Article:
Buy General Electric Company Stock – After It Cuts Dividend

GE stock - Buy General Electric Company Stock – After It Cuts Dividend

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General Electric Company (NYSE:GE) embarks on a new era as a new CEO takes the helm and leaves his mark on the company. John L. Flannery took over from former CEO Jeffrey Immelt, who left the position after running the company for nearly 16 years. Now, a new leadership brings new thinking that will bring changes to the company. This leaves investors wondering if a new direction gives buyers a reason to purchase GE stock.

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New CEO Inherits GE in Shambles

The Jeff Immelt era at GE was brutal for GE stock. In September 2001, Immelt inherited a market capitalization of just over $402 billion. When he left GE 16 years later, the market capitalization stood at just under $222 billion. In comparison, Immelt’s predecessor John F. Welch Jr. took GE’s market cap from $13 billion in April 1981 to over $400 billion 20 years later.

Conversely, the first years of the 21st century served as a period of growth for other long-time companies and competitors such as United Technologies Corporation (NYSE:UTX), Boeing Co (NYSE:BA), or Honeywell International Inc. (NYSE:HON), a company Jack Welch attempted to buy outright before he left the CEO job.

The question weighing on GE’s current shareholders is will Flannery return GE to the glory days of the Jack Welch era, or will it continue the pattern of decline started under Immelt? The short answer is “too early to tell.” So far, Flannery has cut earnings estimates and admitted any turnaround would take time. However, this could mark the beginning of a painful hangover phase GE needs to return to sobriety again.

GE Will Have to Make Painful Decisions

One painful step in a necessary restructuring will likely involve a cut in GE’s dividend. GE first cut its dividend (at least in this century) during the 2007-09 financial crisis. It has increased payouts every year since. Equities like GE stock attract investors in large measure on steady, slowly increasing dividend payouts. The threat of losing these investors often persuades management not to cut a dividend. However, with the cost of restructuring mounting, Mr. Flannery indicated the dividend cut is likely forthcoming.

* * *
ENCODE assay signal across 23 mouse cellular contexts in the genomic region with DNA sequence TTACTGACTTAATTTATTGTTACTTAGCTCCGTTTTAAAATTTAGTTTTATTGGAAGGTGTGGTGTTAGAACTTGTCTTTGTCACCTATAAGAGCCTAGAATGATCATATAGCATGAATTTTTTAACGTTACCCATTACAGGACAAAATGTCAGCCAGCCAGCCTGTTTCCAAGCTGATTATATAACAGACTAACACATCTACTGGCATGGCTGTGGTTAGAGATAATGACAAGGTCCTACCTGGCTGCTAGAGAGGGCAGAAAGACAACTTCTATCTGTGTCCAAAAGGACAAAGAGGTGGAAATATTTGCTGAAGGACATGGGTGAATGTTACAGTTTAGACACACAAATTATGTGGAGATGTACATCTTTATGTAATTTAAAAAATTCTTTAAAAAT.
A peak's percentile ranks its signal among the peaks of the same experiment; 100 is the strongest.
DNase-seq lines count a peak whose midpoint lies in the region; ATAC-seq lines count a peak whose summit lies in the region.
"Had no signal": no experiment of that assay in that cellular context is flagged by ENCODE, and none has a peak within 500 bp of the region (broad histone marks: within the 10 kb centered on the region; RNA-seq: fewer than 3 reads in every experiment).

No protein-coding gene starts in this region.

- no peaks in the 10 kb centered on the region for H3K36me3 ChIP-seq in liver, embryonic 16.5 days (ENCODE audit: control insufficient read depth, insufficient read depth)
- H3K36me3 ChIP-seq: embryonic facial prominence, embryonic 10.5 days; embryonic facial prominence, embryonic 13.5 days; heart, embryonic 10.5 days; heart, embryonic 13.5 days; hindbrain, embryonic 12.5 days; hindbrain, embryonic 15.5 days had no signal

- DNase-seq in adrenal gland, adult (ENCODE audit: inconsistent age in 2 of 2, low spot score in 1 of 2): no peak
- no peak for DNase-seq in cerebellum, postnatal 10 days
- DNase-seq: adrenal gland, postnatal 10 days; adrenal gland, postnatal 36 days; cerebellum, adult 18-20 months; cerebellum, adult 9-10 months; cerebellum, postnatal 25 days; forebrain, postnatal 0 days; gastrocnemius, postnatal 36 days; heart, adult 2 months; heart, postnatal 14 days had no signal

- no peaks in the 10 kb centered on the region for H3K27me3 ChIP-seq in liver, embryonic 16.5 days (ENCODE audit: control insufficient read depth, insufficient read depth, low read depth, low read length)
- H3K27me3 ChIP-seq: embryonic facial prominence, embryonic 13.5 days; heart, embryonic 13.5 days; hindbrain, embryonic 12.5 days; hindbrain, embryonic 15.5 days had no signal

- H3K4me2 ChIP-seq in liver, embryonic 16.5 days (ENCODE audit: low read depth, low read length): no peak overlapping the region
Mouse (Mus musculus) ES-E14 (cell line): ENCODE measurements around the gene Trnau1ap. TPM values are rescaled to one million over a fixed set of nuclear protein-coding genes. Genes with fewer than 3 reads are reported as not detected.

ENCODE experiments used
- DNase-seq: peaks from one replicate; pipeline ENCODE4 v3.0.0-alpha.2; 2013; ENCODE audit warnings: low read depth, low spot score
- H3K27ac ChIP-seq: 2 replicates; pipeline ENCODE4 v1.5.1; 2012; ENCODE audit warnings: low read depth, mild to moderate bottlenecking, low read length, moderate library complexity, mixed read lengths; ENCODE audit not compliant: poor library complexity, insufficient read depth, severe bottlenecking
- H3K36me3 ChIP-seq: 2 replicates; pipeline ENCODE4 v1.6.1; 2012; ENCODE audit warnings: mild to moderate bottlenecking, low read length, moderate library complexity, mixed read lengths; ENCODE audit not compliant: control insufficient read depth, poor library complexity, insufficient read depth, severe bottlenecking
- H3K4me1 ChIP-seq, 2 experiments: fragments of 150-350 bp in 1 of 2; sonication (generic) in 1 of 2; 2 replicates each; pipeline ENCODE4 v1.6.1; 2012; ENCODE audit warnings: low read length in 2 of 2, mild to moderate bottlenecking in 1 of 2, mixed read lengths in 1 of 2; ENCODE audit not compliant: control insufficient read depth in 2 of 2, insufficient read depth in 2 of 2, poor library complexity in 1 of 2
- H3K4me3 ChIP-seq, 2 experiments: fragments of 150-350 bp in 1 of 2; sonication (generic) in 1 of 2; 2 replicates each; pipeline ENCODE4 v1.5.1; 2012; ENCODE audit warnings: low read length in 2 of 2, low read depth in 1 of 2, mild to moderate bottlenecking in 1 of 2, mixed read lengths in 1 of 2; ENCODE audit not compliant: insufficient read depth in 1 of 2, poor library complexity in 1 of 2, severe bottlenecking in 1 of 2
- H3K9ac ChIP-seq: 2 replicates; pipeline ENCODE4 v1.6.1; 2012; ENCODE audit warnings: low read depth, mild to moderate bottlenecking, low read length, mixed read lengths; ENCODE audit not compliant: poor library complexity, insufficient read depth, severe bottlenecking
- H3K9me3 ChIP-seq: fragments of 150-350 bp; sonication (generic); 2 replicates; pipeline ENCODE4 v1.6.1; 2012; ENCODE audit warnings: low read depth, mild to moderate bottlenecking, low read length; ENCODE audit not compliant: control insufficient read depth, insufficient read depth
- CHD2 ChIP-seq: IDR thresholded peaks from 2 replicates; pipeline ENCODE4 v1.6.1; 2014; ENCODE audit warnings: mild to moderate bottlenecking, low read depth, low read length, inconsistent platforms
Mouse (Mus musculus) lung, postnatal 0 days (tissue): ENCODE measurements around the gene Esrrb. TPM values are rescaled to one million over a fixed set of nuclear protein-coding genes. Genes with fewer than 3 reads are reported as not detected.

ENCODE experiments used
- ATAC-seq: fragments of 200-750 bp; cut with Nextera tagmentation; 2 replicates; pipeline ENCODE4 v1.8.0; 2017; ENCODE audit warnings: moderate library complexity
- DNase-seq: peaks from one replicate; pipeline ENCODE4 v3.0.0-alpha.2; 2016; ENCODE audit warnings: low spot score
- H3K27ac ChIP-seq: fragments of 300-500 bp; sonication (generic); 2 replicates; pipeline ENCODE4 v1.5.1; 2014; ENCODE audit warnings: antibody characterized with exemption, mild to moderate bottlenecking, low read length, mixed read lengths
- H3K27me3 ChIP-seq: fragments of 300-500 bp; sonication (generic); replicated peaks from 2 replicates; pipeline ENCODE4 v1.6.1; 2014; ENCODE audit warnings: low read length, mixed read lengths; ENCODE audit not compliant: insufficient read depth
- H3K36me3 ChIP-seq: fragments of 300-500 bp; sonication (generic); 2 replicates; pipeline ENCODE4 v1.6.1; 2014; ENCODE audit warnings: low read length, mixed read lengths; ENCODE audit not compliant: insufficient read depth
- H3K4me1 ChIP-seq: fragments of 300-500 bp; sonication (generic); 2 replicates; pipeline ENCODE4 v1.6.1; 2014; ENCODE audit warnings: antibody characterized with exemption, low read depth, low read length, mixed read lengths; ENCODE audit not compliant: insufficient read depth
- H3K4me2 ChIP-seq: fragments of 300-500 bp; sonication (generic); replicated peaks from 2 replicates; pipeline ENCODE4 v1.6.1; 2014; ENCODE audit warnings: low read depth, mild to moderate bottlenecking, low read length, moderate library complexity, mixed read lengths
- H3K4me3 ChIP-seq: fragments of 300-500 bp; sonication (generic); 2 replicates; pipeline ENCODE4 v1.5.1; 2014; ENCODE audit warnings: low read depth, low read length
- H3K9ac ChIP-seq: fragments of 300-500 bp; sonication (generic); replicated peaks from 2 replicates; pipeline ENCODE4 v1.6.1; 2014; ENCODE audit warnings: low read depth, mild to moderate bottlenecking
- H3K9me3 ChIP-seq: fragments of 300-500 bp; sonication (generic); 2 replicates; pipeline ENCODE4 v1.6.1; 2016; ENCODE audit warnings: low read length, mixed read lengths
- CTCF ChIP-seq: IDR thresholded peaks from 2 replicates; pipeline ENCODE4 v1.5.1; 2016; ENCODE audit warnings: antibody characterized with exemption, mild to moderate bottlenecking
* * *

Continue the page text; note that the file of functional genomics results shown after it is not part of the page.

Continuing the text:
The cut is being forced by financial realities. On October 30, Fitch cut its rating on GE’s debt from stable to negative. Struggles in GE’s Power and Oil and Gas segments have reduced operating cash flow for 2017 to $7 billion. The dividend costs over $8 billion per year to maintain.

Painful Decisions Are Buy Signal for GE Stock

If GE’s history is any indication, a dividend cut announcement could serve as a buy signal after the expected knee-jerk reaction. GE announced its first dividend cut since the Great Depression on February 27, 2009. Over the next week, GE stock fell from the low $9s per share to the mid-$6 range. During the next week, the stock had returned to the mid $9s per share. Two months after the announcement, the stock traded at over $12 per share. Hence, shareholders should not necessarily view this news negatively.

Moreover, Flannery has announced a planned restructuring. GE plans to sell $20 billion of the company’s underperforming assets over the next 1-2 years. Additionally, the company plans $2 billion in cost reductions and will reduce the amount of cash set aside for share repurchases.

Changes are also coming at the top. Flannery is making changes to GE’s Board of Directors, including naming an activist investor to the board. Jamie Miller, CEO of GE Transportation, has just become the new CFO. Vice chairs Beth Comstock and John Rice will leave the company as well.

CEO John Flannery has made moves that will change GE. The new direction of the company and will create a great buying opportunity on GE stock — soon. The GE stock price suffered for many years during the Jeff Immelt era. However, a turnaround for the stock may be coming soon. While painful, a dividend cut, cost reductions, and the selling of assets could serve as the medicine GE needs to purge unprofitable endeavors and return the company to growth. With this fresh start, perhaps GE can return to the kind of growth not seen since Jack Welch served as CEO.


As of this writing, Will Healy did not hold a position in any of the aforementioned stocks.


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